Membrane-intrinsic transport systems play an essential role in intracellular Ca2+ homeostasis. ATP-driven Ca2+ pumps and carrier-mediated Na+/Ca2+ exchangers are the two specific Ca2+ transporting systems mainly responsible for Ca2+ extrusion across the plasma membrane. Ca2+ pumps operate in all eukaryotic cell types and are characterized by their high Ca2+ affinity and their specific regulation by direct interaction with Ca2+/calmodulin. Na+/Ca2+ exchangers are particularly abundant in excitable tissues and are responsible for the bulk Ca2+ efflux in these tissues. Recent success in the molecular characterization of the pumps has led to the determination of complete amino acid sequences for several isoforms and has allowed the identification and topological assignment of important functional and regulatory domains. Genetic evidence indicates that mammalian Ca2+ pump diversity is generated from a multigene family and via alternative RNA splicing. Different isoforms may vary in their regulatory properties, presumably reflecting different physiological requirements of the tissues of their expression. Although the molecular characterization of Na+/Ca2+ exchangers is not as far advanced as that of the pumps, recent studies have established detailed kinetic, stoichiometric and regulatory properties of these systems. Together with advances in expression cloning methods these studies promise to result in a rapid improvement of our knowledge of the functional properties of these ion transporters on a molecular level.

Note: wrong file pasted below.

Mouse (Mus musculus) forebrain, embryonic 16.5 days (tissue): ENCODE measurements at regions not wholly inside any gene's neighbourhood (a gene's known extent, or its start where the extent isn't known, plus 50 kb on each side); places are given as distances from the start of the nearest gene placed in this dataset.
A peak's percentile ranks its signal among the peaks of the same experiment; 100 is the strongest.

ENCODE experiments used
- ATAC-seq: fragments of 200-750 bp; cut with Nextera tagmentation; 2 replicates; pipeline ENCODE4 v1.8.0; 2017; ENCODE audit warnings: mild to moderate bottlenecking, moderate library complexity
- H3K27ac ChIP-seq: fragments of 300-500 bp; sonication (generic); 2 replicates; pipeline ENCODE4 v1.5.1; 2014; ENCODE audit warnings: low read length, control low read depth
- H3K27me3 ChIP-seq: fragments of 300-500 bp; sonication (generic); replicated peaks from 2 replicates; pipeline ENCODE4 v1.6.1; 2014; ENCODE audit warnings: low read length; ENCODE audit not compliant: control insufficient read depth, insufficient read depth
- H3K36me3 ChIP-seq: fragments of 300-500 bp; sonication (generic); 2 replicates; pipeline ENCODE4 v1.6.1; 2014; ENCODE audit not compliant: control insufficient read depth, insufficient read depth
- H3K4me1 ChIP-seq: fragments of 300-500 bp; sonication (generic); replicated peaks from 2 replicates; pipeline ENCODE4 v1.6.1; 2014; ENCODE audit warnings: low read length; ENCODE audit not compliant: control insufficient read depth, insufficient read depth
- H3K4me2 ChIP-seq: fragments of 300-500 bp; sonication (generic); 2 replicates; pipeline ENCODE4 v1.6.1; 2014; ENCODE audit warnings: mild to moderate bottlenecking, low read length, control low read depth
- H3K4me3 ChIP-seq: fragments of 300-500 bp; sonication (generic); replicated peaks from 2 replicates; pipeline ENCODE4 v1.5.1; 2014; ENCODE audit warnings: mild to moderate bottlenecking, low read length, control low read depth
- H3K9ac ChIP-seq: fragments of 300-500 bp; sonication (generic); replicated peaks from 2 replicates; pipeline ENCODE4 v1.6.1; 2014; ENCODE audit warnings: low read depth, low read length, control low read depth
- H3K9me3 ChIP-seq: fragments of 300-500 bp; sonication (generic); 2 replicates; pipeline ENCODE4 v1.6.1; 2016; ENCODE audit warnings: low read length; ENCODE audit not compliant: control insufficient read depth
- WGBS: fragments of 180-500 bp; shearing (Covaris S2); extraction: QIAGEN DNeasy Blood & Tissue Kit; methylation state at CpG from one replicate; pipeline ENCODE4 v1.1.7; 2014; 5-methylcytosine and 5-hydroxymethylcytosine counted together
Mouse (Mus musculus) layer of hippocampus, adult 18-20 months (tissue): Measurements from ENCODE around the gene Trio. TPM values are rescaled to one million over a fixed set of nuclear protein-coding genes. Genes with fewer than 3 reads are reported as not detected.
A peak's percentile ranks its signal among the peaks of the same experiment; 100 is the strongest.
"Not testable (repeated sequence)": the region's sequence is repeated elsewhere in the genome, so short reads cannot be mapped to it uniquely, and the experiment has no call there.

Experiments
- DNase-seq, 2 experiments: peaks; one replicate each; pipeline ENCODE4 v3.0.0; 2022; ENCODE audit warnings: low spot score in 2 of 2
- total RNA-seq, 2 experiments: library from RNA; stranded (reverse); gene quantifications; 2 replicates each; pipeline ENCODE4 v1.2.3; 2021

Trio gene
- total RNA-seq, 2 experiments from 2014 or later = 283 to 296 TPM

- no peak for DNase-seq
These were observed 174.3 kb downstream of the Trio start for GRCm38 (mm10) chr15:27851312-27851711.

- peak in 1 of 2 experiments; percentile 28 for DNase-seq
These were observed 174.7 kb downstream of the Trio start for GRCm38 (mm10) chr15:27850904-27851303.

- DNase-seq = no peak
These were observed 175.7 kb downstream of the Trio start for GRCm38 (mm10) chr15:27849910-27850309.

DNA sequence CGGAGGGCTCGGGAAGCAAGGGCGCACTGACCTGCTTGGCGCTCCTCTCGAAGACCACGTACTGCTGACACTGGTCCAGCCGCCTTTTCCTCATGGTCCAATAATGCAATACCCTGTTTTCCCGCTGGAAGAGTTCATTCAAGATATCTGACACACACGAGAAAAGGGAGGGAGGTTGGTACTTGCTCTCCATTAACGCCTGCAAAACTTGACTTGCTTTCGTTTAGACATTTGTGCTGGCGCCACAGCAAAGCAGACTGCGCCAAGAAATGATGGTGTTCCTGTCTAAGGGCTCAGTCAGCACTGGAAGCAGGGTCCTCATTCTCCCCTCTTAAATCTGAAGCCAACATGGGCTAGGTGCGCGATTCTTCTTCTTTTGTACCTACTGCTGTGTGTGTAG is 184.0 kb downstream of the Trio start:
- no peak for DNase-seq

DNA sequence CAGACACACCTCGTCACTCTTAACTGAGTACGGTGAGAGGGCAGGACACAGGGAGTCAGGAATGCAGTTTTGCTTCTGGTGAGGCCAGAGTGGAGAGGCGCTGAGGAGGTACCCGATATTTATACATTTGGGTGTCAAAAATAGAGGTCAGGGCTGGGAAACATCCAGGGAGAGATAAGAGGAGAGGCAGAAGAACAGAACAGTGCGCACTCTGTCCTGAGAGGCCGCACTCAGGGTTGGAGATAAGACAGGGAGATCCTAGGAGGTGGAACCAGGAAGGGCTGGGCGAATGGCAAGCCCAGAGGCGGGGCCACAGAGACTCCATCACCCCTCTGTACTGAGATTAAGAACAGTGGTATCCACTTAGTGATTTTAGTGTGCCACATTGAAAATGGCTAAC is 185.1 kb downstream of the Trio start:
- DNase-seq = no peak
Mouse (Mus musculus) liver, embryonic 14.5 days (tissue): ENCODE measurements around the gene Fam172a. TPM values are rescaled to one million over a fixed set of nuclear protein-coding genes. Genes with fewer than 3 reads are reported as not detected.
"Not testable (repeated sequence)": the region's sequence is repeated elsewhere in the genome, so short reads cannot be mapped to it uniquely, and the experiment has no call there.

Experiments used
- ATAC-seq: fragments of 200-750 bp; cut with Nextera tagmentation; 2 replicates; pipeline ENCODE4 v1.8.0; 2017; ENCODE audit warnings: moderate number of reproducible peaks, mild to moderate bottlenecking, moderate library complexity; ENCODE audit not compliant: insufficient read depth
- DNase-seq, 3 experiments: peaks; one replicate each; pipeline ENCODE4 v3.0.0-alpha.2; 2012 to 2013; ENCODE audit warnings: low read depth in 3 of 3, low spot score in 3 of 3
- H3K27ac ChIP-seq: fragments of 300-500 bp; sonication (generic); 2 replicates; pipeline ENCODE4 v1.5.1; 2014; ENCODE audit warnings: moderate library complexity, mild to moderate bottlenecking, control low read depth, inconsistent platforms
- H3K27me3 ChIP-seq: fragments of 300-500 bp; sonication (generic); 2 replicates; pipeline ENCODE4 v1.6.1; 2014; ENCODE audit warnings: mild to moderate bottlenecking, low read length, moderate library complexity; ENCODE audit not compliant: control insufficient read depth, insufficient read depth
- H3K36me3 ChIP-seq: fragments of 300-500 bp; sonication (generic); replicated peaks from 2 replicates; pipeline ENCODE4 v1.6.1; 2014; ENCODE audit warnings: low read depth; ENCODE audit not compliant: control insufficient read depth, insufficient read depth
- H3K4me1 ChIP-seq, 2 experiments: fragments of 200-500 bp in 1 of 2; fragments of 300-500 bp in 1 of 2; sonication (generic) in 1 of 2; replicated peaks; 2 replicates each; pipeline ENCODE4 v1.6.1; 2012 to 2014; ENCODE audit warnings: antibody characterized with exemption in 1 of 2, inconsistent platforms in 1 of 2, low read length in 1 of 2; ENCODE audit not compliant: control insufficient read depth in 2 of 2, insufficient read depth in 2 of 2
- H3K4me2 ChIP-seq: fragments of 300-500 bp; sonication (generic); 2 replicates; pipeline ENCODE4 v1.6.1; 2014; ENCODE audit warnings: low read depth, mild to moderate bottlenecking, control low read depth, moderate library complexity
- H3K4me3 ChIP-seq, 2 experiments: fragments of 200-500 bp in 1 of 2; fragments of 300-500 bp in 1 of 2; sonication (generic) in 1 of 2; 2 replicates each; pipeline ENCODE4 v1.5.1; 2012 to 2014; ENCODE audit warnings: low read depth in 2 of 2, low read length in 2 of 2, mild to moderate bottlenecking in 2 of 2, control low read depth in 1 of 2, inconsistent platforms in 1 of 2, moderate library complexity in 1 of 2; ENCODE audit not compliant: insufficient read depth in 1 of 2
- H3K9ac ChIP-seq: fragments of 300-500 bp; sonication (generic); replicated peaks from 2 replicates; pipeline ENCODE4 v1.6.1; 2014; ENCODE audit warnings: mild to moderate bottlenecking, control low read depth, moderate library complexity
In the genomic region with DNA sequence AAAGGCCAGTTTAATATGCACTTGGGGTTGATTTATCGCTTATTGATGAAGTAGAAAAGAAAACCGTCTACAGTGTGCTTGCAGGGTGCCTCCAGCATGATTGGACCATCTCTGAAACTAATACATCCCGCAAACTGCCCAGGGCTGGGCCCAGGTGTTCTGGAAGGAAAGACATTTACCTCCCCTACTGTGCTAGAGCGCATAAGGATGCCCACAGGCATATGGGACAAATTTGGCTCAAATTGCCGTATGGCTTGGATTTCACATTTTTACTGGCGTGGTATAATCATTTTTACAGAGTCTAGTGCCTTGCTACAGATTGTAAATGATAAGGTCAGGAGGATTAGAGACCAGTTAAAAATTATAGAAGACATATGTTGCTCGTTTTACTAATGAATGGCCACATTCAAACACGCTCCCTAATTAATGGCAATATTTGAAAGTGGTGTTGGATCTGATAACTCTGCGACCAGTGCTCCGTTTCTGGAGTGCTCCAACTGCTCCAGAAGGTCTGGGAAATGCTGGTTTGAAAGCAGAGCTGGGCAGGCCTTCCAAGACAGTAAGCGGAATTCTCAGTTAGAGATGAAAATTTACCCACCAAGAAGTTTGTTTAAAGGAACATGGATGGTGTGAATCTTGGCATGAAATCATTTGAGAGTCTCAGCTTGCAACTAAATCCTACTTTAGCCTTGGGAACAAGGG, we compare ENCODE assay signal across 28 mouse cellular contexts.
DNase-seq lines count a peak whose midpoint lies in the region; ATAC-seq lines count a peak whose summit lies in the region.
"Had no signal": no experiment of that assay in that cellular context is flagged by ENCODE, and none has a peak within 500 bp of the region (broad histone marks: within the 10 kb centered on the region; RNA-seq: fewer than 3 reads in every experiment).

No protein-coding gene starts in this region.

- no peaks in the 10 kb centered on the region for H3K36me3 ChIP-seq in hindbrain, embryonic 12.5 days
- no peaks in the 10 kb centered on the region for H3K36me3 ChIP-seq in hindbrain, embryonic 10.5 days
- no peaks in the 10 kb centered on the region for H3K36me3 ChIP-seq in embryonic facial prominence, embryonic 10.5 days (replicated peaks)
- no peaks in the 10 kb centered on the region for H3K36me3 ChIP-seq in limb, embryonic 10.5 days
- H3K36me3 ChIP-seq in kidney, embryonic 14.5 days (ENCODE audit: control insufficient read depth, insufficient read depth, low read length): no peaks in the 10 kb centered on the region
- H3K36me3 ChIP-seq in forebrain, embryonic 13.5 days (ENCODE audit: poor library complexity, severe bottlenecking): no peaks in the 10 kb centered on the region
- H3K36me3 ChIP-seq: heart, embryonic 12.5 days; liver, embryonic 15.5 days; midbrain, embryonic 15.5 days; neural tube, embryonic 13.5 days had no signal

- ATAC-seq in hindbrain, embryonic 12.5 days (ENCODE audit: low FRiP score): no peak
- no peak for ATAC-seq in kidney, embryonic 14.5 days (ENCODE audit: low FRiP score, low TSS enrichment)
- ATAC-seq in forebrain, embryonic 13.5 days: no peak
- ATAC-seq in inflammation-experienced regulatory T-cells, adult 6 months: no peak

|Original language||English (US)|
|Number of pages||13|
|Journal||Seminars in Cell Biology|
|State||Published - Aug 1990|
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